Monoclonal antibodies vs Polyclonal antibodies: Features of Monoclonal antibodies compared to Polyclonal Antibodies

Polyclonal Monoclonal
Heterogenous – contains a mixture of antibodies with varying affinities and immunogloblulin subclasses Homogenous – a single clone of an antibody with a single affinity and immunoglobulin subclass
Detects multiple epitopes of an antigen Detects a single specific epitope
Tendency for higher background noise Low background noise
Can be raised in many host species Far fewer host species, limited to just mouse, rat and rabbit
Variability between batches Batch-to-batch consistency
Inexpensive and relatively quick to produce Expensive to develop and slow to produce

Monoclonal antibodies vs Polyclonal antibodies: Advantages of Monoclonal antibodies compared to Polyclonal Antibodies

Advantages of Monoclonal Antibodies

As well as long-term yield, monoclonal antibodies are ideal for use in many biological assays and applications for a number of reasons, including:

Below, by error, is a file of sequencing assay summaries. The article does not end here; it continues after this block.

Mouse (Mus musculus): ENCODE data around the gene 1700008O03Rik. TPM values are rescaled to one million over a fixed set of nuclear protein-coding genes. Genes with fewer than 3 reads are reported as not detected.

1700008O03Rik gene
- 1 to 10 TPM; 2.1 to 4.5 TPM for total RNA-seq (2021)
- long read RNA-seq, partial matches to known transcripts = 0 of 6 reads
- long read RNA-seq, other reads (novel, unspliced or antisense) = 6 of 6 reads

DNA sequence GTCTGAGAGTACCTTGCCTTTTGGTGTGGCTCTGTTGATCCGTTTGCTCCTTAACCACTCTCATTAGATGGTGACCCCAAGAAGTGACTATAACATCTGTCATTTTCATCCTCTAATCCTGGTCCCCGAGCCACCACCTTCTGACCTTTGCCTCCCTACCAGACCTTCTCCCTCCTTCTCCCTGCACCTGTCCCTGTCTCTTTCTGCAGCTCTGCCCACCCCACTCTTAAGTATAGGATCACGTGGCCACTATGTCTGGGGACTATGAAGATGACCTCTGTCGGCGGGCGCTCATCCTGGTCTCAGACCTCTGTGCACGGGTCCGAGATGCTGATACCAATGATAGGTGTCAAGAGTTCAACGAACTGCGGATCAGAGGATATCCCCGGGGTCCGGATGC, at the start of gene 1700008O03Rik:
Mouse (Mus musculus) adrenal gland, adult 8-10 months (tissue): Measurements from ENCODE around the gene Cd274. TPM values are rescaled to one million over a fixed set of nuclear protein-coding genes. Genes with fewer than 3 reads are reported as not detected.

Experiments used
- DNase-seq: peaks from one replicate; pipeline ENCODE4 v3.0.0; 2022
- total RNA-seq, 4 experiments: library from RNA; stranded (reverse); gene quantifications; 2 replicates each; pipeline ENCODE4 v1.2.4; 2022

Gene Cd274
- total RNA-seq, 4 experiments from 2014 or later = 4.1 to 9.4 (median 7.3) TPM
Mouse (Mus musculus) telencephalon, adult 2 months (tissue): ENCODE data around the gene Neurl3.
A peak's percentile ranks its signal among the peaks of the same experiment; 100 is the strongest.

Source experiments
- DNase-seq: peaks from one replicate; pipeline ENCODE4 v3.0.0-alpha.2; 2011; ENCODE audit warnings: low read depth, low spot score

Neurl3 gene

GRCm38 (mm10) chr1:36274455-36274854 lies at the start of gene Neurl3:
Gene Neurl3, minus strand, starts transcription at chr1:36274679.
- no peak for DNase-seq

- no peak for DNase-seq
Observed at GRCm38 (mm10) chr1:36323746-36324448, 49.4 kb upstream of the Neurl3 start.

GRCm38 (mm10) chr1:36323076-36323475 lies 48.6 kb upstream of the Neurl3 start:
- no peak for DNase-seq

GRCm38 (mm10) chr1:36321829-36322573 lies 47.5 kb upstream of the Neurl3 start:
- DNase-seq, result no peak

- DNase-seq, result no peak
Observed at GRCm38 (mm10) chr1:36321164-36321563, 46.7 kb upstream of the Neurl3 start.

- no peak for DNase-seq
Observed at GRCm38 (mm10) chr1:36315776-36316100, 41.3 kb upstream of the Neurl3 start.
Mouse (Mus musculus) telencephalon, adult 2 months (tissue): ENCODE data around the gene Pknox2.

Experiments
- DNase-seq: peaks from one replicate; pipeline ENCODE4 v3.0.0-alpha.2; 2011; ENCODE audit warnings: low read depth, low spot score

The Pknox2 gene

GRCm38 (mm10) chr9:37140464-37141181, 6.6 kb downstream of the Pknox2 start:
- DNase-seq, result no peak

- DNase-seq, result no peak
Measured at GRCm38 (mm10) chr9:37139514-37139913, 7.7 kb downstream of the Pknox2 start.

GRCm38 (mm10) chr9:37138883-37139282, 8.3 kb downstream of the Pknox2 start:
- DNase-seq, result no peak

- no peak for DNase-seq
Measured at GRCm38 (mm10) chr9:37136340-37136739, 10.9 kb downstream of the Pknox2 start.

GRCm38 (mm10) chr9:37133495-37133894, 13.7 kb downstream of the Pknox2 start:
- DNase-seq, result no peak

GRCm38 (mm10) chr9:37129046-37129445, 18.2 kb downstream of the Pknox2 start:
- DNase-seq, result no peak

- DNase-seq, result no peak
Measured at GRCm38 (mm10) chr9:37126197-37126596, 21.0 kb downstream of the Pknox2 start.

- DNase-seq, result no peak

• They are easier to standardize than polyclonal antibodies, due to much higher consistency between batches, which is important in clinical tests or therapeutic uses, for example.
  • High specificity for a single epitope decreases background noise in assays due to lower cross-reactivity; and
  • Selection – epitope and affinity specificities, as well as immunoglobulin sub-classes (e.g. IgG1, IgG2 etc), can be selected for.
  • Can be used to probe specific domains of an antigen
  • Homogeneity of monoclonal antibodies is very high relative to polyclonals. If experimental conditions are kept constant, results from monoclonal antibodies will be highly reproducible between experiments.